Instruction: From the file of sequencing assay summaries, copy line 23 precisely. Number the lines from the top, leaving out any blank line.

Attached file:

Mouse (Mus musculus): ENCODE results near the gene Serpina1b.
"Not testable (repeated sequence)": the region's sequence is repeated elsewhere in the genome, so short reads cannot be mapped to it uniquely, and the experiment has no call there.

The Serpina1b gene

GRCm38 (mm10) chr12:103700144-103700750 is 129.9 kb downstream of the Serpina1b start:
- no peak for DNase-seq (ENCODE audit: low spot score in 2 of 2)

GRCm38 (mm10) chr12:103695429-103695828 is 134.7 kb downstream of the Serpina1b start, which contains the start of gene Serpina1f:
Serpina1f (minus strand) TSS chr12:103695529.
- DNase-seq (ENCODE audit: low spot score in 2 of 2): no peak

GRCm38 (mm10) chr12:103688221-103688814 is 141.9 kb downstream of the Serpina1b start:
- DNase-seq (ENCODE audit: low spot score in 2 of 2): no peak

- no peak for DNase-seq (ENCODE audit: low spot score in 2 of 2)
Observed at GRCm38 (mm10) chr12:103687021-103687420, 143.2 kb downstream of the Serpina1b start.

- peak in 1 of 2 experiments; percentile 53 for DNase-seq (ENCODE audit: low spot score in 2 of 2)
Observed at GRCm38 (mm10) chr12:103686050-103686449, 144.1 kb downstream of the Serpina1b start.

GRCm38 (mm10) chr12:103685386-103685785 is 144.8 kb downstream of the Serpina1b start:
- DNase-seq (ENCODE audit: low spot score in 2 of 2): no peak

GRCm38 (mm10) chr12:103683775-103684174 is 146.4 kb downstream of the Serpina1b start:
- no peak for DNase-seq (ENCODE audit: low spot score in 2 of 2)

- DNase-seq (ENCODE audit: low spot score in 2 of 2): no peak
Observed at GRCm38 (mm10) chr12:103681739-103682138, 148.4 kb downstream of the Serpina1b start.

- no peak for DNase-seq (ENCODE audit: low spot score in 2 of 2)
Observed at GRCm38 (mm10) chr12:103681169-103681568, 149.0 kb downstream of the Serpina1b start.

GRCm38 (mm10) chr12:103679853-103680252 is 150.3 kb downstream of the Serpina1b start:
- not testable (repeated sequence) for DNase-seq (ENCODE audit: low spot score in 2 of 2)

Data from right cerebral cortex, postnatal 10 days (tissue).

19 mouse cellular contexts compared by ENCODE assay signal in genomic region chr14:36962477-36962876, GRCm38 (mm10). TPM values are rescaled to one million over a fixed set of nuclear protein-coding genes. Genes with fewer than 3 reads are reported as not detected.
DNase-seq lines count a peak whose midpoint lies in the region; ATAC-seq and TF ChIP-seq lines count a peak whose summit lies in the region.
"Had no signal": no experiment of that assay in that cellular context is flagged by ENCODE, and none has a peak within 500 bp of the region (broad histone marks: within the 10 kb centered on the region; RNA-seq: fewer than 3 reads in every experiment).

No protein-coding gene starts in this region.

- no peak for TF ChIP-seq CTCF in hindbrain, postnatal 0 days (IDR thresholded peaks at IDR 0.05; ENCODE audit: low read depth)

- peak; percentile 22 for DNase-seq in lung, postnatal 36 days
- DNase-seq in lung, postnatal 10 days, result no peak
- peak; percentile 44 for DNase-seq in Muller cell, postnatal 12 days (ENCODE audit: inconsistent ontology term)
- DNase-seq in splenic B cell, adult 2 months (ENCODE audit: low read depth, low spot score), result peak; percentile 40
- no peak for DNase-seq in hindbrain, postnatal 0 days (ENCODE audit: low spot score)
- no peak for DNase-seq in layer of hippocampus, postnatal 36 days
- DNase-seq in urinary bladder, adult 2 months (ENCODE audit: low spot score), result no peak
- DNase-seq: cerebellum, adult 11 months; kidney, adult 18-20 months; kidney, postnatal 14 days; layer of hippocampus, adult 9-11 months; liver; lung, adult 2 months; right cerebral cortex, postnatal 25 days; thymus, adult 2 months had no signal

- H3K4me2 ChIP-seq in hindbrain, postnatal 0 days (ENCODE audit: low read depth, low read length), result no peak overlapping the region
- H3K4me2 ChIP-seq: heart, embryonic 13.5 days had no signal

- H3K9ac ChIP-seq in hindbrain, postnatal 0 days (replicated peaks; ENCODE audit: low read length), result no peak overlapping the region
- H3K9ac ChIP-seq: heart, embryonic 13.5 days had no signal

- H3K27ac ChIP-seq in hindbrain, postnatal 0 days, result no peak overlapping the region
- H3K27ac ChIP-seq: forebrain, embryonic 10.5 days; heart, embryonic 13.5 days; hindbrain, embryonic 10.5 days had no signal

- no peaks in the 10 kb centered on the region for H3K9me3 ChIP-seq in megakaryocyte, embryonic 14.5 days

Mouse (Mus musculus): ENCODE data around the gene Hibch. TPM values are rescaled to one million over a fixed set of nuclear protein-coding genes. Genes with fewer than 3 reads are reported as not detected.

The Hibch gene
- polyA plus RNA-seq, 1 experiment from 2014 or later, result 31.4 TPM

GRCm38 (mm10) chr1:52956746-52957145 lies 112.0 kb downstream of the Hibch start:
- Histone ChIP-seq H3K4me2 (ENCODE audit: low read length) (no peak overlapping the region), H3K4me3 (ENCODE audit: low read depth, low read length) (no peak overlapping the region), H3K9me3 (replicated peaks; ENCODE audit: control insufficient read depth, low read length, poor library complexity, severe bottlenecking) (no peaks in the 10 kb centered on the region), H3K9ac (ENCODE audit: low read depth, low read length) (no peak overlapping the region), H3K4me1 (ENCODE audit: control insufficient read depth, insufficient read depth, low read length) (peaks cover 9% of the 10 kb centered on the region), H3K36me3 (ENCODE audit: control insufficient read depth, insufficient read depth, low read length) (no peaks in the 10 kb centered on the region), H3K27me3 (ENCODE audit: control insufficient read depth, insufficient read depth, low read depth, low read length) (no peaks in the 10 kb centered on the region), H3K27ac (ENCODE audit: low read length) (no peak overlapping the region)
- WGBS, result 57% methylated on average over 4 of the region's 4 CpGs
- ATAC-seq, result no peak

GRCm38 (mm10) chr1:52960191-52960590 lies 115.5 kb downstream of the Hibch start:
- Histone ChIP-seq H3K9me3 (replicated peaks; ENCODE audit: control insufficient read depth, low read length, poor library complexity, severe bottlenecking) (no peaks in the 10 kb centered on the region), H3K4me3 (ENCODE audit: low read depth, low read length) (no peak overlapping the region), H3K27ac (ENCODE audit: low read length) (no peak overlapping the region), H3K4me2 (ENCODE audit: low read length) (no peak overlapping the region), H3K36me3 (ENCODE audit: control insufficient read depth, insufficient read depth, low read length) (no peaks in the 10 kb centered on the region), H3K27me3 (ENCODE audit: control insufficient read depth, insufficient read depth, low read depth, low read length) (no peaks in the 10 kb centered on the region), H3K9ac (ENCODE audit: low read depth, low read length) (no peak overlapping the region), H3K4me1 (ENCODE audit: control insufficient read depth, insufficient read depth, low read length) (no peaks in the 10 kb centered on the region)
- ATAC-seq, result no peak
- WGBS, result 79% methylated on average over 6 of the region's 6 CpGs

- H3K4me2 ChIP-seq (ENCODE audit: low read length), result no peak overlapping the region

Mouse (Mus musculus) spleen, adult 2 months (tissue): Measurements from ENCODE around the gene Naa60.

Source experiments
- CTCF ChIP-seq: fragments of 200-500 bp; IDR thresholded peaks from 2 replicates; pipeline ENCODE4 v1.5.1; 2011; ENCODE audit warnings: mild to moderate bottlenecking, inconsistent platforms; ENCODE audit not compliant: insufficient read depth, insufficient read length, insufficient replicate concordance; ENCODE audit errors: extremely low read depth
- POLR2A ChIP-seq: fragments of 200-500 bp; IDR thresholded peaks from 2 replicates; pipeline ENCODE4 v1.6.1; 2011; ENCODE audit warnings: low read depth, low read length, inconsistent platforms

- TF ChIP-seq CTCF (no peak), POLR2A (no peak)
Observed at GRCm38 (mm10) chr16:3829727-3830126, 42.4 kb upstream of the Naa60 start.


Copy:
GRCm38 (mm10) chr12:103679853-103680252 is 150.3 kb downstream of the Serpina1b start: